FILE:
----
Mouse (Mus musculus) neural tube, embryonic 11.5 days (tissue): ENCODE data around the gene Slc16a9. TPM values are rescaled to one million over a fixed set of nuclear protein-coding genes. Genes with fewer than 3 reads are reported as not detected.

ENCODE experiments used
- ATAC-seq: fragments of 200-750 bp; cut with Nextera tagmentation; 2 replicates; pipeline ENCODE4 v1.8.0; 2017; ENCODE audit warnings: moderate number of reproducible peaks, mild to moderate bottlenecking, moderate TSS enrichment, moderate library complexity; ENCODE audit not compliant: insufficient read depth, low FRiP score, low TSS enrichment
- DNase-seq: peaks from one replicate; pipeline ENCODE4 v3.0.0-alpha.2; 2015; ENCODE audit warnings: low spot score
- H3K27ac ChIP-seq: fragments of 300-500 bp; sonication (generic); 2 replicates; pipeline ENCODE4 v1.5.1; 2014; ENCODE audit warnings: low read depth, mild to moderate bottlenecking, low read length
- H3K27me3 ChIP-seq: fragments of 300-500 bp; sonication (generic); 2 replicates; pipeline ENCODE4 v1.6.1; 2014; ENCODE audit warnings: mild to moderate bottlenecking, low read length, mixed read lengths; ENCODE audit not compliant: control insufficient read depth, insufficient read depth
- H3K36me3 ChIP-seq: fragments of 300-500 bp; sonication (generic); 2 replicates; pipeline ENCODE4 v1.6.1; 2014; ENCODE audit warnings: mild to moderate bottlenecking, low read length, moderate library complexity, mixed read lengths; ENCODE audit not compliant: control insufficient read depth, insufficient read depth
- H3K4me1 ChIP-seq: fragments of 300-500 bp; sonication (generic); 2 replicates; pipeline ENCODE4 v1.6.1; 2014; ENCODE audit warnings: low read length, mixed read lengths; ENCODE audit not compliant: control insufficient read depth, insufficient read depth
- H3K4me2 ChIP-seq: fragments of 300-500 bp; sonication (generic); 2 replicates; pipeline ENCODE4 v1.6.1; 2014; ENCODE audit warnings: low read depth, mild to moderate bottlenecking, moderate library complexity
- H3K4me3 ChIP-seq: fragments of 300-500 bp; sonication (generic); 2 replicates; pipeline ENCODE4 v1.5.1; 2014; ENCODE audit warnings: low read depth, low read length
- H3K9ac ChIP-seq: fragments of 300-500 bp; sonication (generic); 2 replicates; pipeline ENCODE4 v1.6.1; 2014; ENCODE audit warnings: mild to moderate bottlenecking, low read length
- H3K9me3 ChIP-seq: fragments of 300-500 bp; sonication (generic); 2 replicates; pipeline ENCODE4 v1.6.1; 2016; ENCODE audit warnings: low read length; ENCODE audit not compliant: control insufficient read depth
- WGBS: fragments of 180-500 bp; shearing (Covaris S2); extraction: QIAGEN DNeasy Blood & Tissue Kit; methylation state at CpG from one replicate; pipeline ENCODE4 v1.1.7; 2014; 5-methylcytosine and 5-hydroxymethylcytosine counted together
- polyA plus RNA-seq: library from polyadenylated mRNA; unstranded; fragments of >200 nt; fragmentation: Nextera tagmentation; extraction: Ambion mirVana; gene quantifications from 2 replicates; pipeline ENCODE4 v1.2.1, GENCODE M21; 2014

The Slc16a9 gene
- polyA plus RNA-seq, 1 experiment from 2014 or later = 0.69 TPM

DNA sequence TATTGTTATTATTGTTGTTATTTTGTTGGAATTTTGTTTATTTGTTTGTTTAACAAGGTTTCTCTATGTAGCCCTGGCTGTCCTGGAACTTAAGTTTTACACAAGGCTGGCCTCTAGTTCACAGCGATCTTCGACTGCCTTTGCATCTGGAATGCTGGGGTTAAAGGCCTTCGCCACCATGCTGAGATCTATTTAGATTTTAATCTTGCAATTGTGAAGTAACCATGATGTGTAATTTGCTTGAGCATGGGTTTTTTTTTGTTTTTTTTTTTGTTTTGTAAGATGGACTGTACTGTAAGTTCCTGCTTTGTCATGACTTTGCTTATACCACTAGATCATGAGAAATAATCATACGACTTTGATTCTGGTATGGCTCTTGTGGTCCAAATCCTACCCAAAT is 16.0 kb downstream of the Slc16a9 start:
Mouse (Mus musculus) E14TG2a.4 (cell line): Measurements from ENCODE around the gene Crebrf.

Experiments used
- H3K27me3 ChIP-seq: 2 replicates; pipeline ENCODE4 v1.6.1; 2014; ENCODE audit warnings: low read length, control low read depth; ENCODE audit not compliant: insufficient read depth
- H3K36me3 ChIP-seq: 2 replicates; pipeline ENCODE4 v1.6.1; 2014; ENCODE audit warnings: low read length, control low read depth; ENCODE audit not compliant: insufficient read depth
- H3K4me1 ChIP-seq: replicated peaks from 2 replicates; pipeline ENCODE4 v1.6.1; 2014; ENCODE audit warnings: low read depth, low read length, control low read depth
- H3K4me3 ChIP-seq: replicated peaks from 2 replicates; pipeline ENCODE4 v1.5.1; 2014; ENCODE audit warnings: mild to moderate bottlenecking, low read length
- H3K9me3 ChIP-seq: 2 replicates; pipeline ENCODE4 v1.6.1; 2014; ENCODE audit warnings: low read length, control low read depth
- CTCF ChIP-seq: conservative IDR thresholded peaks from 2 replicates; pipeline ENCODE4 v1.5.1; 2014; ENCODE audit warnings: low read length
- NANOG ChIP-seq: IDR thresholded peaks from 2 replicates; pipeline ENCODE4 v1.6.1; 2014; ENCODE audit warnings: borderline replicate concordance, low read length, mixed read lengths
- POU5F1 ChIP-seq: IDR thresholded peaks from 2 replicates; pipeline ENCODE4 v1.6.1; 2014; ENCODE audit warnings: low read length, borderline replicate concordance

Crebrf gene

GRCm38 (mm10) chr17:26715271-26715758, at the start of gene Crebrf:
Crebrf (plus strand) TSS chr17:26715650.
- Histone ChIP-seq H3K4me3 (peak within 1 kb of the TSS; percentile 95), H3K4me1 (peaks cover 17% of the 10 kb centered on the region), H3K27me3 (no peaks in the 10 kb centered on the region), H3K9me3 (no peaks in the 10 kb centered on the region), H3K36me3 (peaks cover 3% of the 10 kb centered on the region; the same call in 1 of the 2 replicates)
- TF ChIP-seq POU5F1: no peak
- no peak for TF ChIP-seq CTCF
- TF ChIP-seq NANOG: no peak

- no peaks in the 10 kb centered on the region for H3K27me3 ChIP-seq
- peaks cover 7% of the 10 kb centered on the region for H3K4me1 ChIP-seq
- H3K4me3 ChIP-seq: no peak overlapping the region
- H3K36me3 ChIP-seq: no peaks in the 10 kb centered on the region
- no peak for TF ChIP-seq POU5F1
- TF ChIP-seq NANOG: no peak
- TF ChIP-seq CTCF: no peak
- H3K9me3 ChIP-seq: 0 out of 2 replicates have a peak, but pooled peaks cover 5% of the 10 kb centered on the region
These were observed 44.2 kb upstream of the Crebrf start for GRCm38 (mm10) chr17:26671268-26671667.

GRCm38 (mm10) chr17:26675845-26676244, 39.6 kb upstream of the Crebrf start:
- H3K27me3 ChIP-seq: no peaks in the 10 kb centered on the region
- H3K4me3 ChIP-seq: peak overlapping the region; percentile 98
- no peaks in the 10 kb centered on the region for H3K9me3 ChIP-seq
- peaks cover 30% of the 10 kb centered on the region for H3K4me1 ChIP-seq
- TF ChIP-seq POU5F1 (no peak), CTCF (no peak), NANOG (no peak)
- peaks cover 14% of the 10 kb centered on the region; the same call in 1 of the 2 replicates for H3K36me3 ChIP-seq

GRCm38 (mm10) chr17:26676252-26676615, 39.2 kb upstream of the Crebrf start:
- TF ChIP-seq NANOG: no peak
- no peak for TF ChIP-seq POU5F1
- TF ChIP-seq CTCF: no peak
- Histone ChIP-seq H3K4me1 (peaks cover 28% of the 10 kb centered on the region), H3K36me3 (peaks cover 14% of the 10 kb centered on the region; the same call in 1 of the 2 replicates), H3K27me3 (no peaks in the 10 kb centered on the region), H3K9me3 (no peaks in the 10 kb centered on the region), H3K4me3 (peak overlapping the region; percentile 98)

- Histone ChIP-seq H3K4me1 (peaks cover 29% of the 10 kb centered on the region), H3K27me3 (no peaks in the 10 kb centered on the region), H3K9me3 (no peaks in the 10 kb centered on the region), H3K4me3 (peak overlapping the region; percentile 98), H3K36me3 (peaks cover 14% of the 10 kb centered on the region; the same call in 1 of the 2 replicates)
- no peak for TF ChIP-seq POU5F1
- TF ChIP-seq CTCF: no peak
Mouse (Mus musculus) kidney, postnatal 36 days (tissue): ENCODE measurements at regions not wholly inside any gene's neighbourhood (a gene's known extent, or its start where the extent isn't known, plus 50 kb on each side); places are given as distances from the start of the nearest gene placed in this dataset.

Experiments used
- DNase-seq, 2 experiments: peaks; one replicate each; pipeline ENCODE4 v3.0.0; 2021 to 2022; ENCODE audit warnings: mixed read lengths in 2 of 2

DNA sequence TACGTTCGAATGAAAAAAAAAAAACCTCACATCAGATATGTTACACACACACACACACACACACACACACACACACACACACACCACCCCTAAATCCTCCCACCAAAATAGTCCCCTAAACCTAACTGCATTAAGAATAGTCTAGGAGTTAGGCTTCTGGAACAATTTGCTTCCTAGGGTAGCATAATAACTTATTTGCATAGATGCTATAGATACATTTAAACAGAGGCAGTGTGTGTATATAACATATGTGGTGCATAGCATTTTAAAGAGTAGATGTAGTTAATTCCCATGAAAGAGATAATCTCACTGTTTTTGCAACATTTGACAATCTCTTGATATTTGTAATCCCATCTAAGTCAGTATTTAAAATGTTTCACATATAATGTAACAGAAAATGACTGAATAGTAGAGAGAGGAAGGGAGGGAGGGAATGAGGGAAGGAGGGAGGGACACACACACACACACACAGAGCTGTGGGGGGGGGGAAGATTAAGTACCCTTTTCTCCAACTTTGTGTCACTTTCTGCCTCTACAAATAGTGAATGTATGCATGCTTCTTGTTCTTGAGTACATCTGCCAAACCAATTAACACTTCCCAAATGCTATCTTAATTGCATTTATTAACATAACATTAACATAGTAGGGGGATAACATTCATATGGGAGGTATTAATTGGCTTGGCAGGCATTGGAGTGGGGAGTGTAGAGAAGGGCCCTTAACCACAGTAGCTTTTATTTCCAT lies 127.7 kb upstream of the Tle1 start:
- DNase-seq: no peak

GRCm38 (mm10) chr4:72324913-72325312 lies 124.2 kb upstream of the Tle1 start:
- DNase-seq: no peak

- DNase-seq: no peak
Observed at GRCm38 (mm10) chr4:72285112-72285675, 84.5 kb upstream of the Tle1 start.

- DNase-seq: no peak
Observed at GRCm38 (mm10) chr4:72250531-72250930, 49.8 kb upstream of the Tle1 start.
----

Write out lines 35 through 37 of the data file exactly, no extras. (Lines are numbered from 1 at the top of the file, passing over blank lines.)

- no peaks in the 10 kb centered on the region for H3K27me3 ChIP-seq
- peaks cover 7% of the 10 kb centered on the region for H3K4me1 ChIP-seq
- H3K4me3 ChIP-seq: no peak overlapping the region